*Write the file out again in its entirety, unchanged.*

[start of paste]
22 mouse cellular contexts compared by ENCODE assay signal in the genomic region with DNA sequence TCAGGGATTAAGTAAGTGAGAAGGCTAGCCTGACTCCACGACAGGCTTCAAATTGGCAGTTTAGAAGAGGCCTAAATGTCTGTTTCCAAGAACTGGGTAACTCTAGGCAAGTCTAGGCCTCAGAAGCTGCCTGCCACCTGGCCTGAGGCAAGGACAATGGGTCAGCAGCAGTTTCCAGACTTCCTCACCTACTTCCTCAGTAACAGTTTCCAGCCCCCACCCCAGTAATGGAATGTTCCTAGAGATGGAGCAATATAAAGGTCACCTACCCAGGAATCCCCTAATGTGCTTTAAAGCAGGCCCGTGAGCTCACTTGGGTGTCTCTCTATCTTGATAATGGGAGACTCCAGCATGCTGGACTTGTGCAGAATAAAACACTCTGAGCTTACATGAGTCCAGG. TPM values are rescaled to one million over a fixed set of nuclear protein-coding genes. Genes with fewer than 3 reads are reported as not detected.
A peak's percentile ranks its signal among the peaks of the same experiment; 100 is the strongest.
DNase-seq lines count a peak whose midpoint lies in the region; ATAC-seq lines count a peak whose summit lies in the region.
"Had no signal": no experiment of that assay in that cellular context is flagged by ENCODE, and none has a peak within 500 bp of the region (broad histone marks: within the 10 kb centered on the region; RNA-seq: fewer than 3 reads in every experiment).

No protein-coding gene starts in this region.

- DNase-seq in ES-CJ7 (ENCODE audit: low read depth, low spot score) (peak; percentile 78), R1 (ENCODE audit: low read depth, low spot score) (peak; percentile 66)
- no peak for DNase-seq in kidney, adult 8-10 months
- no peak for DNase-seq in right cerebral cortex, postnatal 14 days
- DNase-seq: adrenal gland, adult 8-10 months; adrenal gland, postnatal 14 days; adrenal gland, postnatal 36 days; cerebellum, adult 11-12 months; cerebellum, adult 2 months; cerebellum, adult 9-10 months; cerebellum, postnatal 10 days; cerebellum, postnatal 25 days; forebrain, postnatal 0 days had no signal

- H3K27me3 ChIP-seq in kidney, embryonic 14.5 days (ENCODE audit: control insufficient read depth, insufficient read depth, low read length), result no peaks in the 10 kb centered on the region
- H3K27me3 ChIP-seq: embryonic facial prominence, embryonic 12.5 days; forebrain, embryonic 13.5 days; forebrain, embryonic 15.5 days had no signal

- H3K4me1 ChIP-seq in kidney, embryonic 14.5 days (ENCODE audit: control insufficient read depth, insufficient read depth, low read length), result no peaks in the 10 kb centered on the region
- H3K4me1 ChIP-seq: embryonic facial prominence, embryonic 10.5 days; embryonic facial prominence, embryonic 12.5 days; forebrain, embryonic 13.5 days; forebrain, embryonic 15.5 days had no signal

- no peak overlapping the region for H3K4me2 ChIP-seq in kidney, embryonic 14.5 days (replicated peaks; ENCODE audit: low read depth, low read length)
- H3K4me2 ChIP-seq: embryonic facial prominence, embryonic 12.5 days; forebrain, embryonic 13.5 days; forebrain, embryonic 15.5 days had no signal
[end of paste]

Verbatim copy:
22 mouse cellular contexts compared by ENCODE assay signal in the genomic region with DNA sequence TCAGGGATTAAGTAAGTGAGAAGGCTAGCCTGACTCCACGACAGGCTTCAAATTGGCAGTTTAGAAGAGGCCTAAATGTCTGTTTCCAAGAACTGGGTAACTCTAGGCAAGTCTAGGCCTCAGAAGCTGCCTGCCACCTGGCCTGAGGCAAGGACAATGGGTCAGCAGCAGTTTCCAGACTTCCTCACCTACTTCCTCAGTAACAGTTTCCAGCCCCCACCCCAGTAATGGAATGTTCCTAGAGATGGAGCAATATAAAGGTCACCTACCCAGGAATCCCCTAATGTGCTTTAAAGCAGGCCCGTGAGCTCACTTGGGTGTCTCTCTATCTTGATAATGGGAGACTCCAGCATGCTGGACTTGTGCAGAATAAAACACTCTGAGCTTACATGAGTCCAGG. TPM values are rescaled to one million over a fixed set of nuclear protein-coding genes. Genes with fewer than 3 reads are reported as not detected.
A peak's percentile ranks its signal among the peaks of the same experiment; 100 is the strongest.
DNase-seq lines count a peak whose midpoint lies in the region; ATAC-seq lines count a peak whose summit lies in the region.
"Had no signal": no experiment of that assay in that cellular context is flagged by ENCODE, and none has a peak within 500 bp of the region (broad histone marks: within the 10 kb centered on the region; RNA-seq: fewer than 3 reads in every experiment).

No protein-coding gene starts in this region.

- DNase-seq in ES-CJ7 (ENCODE audit: low read depth, low spot score) (peak; percentile 78), R1 (ENCODE audit: low read depth, low spot score) (peak; percentile 66)
- no peak for DNase-seq in kidney, adult 8-10 months
- no peak for DNase-seq in right cerebral cortex, postnatal 14 days
- DNase-seq: adrenal gland, adult 8-10 months; adrenal gland, postnatal 14 days; adrenal gland, postnatal 36 days; cerebellum, adult 11-12 months; cerebellum, adult 2 months; cerebellum, adult 9-10 months; cerebellum, postnatal 10 days; cerebellum, postnatal 25 days; forebrain, postnatal 0 days had no signal

- H3K27me3 ChIP-seq in kidney, embryonic 14.5 days (ENCODE audit: control insufficient read depth, insufficient read depth, low read length), result no peaks in the 10 kb centered on the region
- H3K27me3 ChIP-seq: embryonic facial prominence, embryonic 12.5 days; forebrain, embryonic 13.5 days; forebrain, embryonic 15.5 days had no signal

- H3K4me1 ChIP-seq in kidney, embryonic 14.5 days (ENCODE audit: control insufficient read depth, insufficient read depth, low read length), result no peaks in the 10 kb centered on the region
- H3K4me1 ChIP-seq: embryonic facial prominence, embryonic 10.5 days; embryonic facial prominence, embryonic 12.5 days; forebrain, embryonic 13.5 days; forebrain, embryonic 15.5 days had no signal

- no peak overlapping the region for H3K4me2 ChIP-seq in kidney, embryonic 14.5 days (replicated peaks; ENCODE audit: low read depth, low read length)
- H3K4me2 ChIP-seq: embryonic facial prominence, embryonic 12.5 days; forebrain, embryonic 13.5 days; forebrain, embryonic 15.5 days had no signal